Why are childhood vaccinations so controversial?

Javier A. Hiriart, MD
Internal Medicine
Much controversy surrounds the use of vaccinations, but they are unfounded. Pediatricians are constantly educating parents on the facts about childhood immunizations. Many concerned moms and dads search the Internet for answers and find informational websites -- however, these sites may not be objective and some may provide false information.

More parents want to delay immunizations because they believe the ingredients are questionable. Their motives are well-meaning and protective. However, the information they discover is false. It's important that you get information from proper sources, such as the Centers for Disease Control and Prevention (CDC). Don't do a random web search.

One controversy relates to delayed vaccinations. Some parents prefer individual shots for their child, and then wait to see if there is any troubling response or side effect. But such a delay could put your infant or toddler at risk for harmful diseases.

Today, combination vaccinations are available. There has been substantial progress in reducing the number of trips to the doctor for parents who follow the recommended infant immunization schedule. At each check-up between 2 months and 6 months of age, an infant nowadays can typically expect three shots and one vaccine by mouth per visit. That’s almost half as many shots as expected a few years ago.

Parents with any doubts about vaccines should understand that infants are most vulnerable to any disease. The passive immunity passed on from the mother goes away over the first six months.
Childhood vaccinations are so controversial because untruths and myths about vaccines have been circulated for hundreds of years. Complaints and concerns range from invasion of privacy and "bodily integrity" to concerns about safety, the use of animals to prepare and test vaccines, and religious issues.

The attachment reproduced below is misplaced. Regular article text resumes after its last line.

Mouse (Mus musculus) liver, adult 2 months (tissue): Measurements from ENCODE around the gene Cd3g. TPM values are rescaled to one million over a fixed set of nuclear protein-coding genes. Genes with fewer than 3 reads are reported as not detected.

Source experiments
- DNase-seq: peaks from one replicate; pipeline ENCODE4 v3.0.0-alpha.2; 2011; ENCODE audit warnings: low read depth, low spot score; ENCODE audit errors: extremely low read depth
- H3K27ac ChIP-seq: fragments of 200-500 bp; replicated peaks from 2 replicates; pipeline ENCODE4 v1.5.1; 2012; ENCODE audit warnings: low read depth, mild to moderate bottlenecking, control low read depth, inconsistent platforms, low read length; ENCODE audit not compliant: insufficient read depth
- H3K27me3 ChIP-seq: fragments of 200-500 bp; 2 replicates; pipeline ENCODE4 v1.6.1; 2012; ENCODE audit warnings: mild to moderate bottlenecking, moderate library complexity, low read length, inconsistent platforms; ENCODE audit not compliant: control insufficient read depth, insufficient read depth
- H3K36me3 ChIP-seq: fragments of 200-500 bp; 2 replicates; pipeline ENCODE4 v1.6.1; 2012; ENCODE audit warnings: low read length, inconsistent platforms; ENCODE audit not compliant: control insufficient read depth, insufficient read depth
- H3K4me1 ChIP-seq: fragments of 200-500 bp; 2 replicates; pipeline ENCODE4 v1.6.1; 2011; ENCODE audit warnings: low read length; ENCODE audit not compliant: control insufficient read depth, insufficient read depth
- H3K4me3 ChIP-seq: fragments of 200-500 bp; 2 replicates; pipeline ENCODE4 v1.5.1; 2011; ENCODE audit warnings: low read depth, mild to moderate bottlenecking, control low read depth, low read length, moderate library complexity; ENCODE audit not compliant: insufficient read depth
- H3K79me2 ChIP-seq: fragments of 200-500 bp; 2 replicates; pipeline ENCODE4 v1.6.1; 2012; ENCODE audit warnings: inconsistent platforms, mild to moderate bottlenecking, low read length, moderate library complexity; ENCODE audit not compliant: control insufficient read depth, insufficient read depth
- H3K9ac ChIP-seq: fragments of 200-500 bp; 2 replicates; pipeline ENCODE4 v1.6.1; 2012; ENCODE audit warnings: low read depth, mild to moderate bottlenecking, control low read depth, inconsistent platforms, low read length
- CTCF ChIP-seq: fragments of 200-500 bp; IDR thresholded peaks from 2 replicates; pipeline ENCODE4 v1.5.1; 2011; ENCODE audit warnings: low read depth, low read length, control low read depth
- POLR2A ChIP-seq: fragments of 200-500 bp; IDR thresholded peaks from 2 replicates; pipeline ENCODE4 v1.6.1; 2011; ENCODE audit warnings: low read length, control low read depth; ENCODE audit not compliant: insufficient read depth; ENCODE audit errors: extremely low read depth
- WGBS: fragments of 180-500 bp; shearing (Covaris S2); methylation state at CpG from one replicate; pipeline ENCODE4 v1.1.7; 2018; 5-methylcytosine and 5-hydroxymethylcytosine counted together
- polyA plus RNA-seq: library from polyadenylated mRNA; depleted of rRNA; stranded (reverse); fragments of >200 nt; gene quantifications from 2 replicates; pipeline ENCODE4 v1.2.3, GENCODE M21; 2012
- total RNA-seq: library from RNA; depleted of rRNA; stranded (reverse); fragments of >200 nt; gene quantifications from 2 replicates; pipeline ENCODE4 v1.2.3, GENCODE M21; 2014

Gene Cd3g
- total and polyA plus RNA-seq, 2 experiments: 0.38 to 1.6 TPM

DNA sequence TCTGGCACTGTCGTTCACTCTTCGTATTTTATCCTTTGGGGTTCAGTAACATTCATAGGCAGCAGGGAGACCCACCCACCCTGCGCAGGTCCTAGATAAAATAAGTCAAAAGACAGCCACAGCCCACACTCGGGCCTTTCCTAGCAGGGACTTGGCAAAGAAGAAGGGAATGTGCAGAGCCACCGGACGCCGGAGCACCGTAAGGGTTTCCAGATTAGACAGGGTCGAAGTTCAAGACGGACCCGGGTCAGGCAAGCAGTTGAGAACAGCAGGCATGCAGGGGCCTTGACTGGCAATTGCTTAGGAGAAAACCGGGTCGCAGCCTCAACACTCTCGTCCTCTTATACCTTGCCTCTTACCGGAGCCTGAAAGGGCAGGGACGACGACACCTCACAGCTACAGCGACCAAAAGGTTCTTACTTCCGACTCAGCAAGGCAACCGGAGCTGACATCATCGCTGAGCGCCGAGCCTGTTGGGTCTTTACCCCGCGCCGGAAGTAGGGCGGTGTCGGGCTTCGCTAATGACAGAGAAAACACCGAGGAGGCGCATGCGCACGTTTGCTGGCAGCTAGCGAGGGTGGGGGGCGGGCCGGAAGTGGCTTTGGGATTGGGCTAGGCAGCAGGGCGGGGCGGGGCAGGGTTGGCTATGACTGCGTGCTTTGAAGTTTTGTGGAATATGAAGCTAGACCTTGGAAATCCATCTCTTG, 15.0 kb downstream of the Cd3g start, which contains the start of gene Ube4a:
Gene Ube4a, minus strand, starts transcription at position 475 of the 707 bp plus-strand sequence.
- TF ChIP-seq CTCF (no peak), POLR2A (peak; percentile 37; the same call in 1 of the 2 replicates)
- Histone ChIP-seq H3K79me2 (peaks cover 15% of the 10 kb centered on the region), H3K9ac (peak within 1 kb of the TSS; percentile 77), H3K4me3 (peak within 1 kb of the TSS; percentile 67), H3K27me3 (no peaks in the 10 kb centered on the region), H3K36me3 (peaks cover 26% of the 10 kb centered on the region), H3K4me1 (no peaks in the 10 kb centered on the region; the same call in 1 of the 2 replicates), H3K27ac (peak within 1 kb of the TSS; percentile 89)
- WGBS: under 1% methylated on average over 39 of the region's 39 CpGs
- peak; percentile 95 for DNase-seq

Some parents refuse to vaccinate their children. The most recent controversy around vaccines stems from suspicion of a possible link to the rising rates of autism of either the preservative thimerosal, which contains mercury, or the measles component of the MMR (measles/mumps/rubella) vaccine. Parental concern led to numerous scientific investigations regarding such links, with study after study finding no connections. Nonetheless, thimerosal was phased out of most vaccines in 2001.
Dr. Mehmet Oz, MD
Cardiology (Cardiovascular Disease)
In a nutshell, here's the conflict: There's surely enough data to show that vaccines do save lives and protect against illness (the size of that benefit may be debatable, but I consider it significant). There are also safety concerns (as is the case with any medication), in that there's not - and never can be - enough data to guarantee the safety of vaccines in any given individual, especially as they interact with other vaccines, drugs, foods, and that person's specific environment.

So what are we left with? In one corner, we have a group of people who examine the data and believe the advice of the majority of pediatricians and the government. These "support" people conclude that vaccines are much more likely to benefit their children than harm them and are helpful to the long-term health not only of children, but of the population at large. They cite data that show how many infant deaths are prevented every year by immunization and studies that show non-immunized children report more disease events that are categorized as "side effects of vaccine" occurring in immunized children (such as epilepsy; delayed development; communication difficulties).

In the other corner, we have a group of "against" people who believe that vaccines are detrimental to the long-term health of their children, that no studies effectively show that vaccines are safe, and that the full range of serious consequences being caused by vaccines is being minimized and ignored.

The great news is that there is some common ground: Both sides acknowledge that the debate has forced vaccines to become safer, and that's a good thing. Beyond that, your decision may ultimately come down to a) what kind of person you are at heart (trusting of the medical profession or skeptical of it), b) how tolerant you are of risk, and c) what kind of family history of disease you have (whether you're relatively healthy or have genetic dispositions for things like allergies and autism).

I think you are smart enough to digest the arguments and make rational decisions for your children. Most people will follow the official guidelines, which offer the least chance of missing important vaccinations. Others will follow alternative schedules to reduce to the smallest degree possible the potential perceived complications.

Individuals need to customize their own programs with willing physicians as advisors. The one-size-fits-all schedule is dangerous for too many kids.
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Important: This content reflects information from various individuals and organizations and may offer alternative or opposing points of view. It should not be used for medical advice, diagnosis or treatment. As always, you should consult with your healthcare provider about your specific health needs.